Consulting under the influence

Img_0510 I’ve been on the road for 18 days.  I’ve had an afternoon off here and there, but mostly it has been a succession of interviews, with days in-between spent trying to capture the data in hand before more data arrives.  What did I hear in Germany, now that I am headed for Belgium?  What in Belgium now that I’m headed for France?  We can’t afford to sort it out when we get home.  Except for a brief visit at the end of the week, I don’t get home till the middle of June.

It’s beginning to tell.  If ever I was a strategic marketing consultant, the ability of adding value by adding ideas, is now under challenge.

How to manage this exhaustion?  I am willing to bet there is no literature.  Most consultants have been obliged to work while exhausted but I don’t think any of us have codified techniques or strategies. For most of us it’s a private hell…hellish, anyhow.  Blogging to the rescue.  This is the perfect medium for sharing thoughts and, um, strategies. 

There are rough guides but most of them come, interestingly, from the world of sports and inebriation. 

We might manage exhaustion the way drunks manage intoxication, steering with a loose hand, navigating as if out on the lake in a motorized boat.  Relax the vigilance.  Do not, under any circumstances, over correct for our condition.  Choose simpler targets, more obvious landmarks.  Perfection is out of the question.  The thing is no sudden movements.  Play it as it lays. 

And when things get really tricky and we have bottomed out altogether, we may resort to Mohammad Ali’s "rope a dope," the moment when we allow ourselves to go altogether.  This is when you hope the respondent will have a moment of eloquence and run on.  Or that the translator will spot your difficulty and step into to assume executive powers.  If none of this happens, you can always fake a phone call, and retire to the hall way.  You just need a moment to catch your breath.  Then you’re fine.  No, really.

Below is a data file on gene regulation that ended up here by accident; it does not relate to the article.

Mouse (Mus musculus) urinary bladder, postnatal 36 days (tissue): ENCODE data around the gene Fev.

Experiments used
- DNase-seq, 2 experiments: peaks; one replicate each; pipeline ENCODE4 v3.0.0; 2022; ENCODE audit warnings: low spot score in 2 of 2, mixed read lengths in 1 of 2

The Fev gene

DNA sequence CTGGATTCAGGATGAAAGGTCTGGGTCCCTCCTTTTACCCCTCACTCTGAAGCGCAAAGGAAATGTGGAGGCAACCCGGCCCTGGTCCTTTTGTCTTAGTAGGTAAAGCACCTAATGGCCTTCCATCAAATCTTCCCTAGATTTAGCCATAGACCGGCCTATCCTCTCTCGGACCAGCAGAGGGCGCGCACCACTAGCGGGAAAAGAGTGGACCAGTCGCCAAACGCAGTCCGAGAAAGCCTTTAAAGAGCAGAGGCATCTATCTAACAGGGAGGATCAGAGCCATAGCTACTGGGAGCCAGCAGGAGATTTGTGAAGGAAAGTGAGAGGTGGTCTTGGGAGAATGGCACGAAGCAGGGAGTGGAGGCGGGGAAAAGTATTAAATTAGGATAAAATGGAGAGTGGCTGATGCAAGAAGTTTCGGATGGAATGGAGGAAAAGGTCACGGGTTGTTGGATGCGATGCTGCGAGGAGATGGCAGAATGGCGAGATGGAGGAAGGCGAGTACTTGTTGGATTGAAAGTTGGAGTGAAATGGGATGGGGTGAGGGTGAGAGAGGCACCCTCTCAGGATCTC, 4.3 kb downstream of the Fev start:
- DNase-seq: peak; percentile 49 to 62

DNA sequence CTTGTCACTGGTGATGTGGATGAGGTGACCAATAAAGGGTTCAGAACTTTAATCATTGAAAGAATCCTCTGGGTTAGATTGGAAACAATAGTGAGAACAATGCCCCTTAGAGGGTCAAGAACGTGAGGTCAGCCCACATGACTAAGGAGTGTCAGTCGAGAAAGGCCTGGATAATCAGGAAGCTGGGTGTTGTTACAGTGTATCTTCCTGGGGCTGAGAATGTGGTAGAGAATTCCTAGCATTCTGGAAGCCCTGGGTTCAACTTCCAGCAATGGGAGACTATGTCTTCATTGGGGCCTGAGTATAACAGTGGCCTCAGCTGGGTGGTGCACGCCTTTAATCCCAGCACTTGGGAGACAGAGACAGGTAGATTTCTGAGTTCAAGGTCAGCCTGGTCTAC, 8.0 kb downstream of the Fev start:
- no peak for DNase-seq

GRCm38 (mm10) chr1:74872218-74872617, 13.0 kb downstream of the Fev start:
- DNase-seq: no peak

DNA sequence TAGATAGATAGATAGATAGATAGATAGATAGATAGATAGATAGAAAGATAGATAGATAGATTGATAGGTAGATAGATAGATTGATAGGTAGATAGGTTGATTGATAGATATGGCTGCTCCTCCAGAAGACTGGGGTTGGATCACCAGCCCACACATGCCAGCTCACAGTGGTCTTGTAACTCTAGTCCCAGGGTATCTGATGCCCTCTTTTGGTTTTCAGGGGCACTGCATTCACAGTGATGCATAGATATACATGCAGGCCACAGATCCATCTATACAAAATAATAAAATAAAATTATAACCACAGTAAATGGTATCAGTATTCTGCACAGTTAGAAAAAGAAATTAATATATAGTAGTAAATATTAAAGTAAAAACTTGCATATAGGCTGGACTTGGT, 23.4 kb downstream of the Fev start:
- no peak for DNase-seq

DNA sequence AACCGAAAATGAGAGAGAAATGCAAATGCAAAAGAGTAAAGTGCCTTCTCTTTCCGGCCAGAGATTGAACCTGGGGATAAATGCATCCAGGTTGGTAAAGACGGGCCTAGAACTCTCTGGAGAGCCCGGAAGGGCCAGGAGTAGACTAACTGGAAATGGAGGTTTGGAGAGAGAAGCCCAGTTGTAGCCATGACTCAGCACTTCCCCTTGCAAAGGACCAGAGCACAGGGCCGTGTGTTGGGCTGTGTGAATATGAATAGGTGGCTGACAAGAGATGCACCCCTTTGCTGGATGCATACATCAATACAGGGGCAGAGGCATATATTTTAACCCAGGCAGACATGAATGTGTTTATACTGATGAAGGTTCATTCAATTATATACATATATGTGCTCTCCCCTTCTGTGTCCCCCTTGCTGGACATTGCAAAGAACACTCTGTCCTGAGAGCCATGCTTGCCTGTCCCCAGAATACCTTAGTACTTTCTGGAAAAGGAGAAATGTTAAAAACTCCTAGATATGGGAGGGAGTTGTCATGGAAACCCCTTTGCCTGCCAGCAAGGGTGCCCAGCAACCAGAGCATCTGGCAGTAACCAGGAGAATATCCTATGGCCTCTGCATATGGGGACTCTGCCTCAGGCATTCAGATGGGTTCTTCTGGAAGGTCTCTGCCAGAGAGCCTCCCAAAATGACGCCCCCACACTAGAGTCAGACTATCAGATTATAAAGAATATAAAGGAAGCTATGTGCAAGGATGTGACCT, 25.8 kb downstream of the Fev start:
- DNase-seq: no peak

I have been thinking hard about how translation works for ethnographic purposes, and I have some quite good notes, I think, to offer if and when I can gather my wits.  I have had uniformly good translators, and I think the trick here is to use professionals who have their wits about them.  But more on this in a future post. 

The translators have been charming conversationalists, but part of the problem is that you haven’t talked to anyone you know (except by phone with Pam) for too long.  As some of you will know, I tried to befriend a plant that came in on my room service tray.  I have bad news here, I’m afraid.  Melanie was confiscated today. I came back to my room and she was gone.  Bastards!

I guess some of this is deeply personal.  When I am really tired, I feel like a Warner Brothers’ cartoon character with a bucket stuck on my head.  For me, the only real way to refresh is to do relaxation/mediation techniques.  For young consultants coming up, I recommend that you take a short course, just a couple of weeks, on how to meditate and relax.  It’s doesn’t have to have spiritual objectives.  Mine didn’t.  I will supply a link when I can find it. 

I’m not much for self revelation in the blogosphere, but this has helped a lot.  Thanks.

8 thoughts on “Consulting under the influence”

  1. sleeping on taxis and planes is cool. sleeping in concerts, opera, theater, cinema or readings is even better.
    sport is always a good investment (paris is great for jogging and inline skating).
    the whole wellness thing works too – sauna, steam-bath, massages…

  2. This post really made me empathize. And also called forth a memory. One year, I had spent many weeks in Jamaica on a project, in two week stints, mostly with various other team members. Then near Christmas I was there on my own for the better part of two weeks. All of it being insanely busy.

    One night there, sitting having my dinner alone, and a glass or two of adult beverages, I was listening to the cowboy singer. [Which is another story, but he was an outstanding performer]. He started in on “I’m so lonely I could die”, and it was all I could do to hold it together. When the client asked me to stay on a few more days I told them no, I absolutely had to get home.

    Personally, I found that the more exhausted I became, the more overwhelming the little cultural differences became. What was interesting, intriguing or challenging when fresh just became incomprehensible when tired. And the normal hassles of life on the road, ranging from dead cell phones to patchy internet connections, just start to defeat you.